University of Maryland School of Languages, Literatures, and Cultures Home
The Shared Language of Poetry: Mexico and the United States
This symposium brings together Mexican and US or transnational poets to reflect on the power and philosophical depth of poetic language.Read More about The Shared Language of Poetry: Mexico and the United States
The State of Spanish in the DMV
SLLC researchers to record and document the unique linguistic features of the region’s Spanish speakers.Read More about The State of Spanish in the DMV
Welcome to the School of Languages, Literatures, and Cultures in the College of Arts and Humanities at the University of Maryland, College Park.
The School is a transdiciplinary teaching and research unit. Our students, faculty, and staff investigate and engage with the linguistic, cultural, cinematic, and literary worlds of speakers of Arabic, Chinese, French, German, Hebrew, Italian, Japanese, Korean, Persian, Portuguese, Russian, and Spanish, as well as questions surrounding Second Language Acquisition and Cinema and Media Studies.
We invite you to learn more about our undergraduate and graduate degrees, our fields of study, and special programs like the Language House Living and Learning Program, the Persian Flagship and Arabic Flagship Programs, Project GO, and the Summer Language Institutes.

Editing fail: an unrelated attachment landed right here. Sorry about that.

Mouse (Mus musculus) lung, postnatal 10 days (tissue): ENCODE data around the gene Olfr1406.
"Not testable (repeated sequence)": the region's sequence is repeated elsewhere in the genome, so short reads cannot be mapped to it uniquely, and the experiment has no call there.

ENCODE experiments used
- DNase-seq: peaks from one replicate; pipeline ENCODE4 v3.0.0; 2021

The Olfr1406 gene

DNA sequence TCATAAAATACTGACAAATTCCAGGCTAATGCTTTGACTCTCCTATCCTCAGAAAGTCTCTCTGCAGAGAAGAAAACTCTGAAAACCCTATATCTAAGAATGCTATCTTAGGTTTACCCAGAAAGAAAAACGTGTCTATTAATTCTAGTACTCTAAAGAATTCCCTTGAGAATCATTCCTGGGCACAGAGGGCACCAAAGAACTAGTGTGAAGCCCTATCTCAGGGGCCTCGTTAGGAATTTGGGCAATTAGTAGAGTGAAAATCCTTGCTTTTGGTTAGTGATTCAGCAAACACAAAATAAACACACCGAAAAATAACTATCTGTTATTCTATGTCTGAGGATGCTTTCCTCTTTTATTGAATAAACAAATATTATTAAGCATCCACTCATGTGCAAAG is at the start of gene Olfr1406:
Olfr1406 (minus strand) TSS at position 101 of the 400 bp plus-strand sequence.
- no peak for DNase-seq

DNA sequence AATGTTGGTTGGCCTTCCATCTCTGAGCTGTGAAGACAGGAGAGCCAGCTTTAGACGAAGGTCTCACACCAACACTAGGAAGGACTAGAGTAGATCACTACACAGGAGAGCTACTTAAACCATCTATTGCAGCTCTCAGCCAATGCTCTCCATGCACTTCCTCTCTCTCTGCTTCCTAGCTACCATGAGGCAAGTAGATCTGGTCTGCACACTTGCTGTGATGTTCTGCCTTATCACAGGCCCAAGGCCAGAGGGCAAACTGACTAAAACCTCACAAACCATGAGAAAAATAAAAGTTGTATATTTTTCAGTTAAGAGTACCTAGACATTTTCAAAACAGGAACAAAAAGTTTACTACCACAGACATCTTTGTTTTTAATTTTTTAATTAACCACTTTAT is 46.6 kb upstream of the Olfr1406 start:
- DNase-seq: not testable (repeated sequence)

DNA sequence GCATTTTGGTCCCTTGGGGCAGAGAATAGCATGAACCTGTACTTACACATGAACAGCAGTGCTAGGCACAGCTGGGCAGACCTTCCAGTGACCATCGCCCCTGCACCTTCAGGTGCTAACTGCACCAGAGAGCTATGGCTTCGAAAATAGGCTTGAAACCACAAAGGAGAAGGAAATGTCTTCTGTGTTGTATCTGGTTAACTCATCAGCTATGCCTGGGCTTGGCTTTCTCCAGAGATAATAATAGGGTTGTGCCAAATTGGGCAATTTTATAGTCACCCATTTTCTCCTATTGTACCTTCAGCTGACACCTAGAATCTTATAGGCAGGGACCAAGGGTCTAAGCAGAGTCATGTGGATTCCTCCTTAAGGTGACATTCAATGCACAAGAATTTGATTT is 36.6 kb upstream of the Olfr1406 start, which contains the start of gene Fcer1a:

Explore Languages, Literatures, and Cultures at UMD
Undergraduate and Graduate Degrees
The School of Languages, Literatures, and Cultures offers numerous undergraduate and graduate degrees in 12 languages and 16 different fields.
Fields of Study
Faculty, students and staff investigate and engage with numerous languages and fields, often through interdisciplinary and transdisciplinary research and study.
SLLC offers several special language-learning programs, including the Arabic and Persian Language Flagships, the Summer Institute and the Language House Living and Learning Program.
The school is home to two centers, Roshan Center for Persian Studies, a landmark institution for the promotion of Persian language and culture, and the Center for East Asian Studies, which promotes the study and appreciation of East Asian cultures by offering a wide range of scholarly, artistic and community programs.
Faculty, Staff and Graduate Students
Search our directory to learn about our faculty, staff, and graduate students.FACULTY, STAFF AND GRAD STUDENTS
Research and Innovation
Research in the School of Languages, Literatures, and Cultures is interdisciplinary and vibrant.Research and Innovation
Roshan Institute for Persian Studies
The Roshan Institute for Persian Studies is the home of Persian studies teaching and research at the University of Maryland.Learn more about Roshan Institute
Center for East Asian Studies
The Center for East Asian Studies promotes the study and appreciation of East Asian cultures by offering a wide range of scholarly, artistic and community programs.Learn more about the Center for East Asian Studies
Recent Research ActivitiesResearch and Innovation
Representations and Reception of French and Francophone Women Writers in the Media, (19th-21st centuries)
International two-day colloquium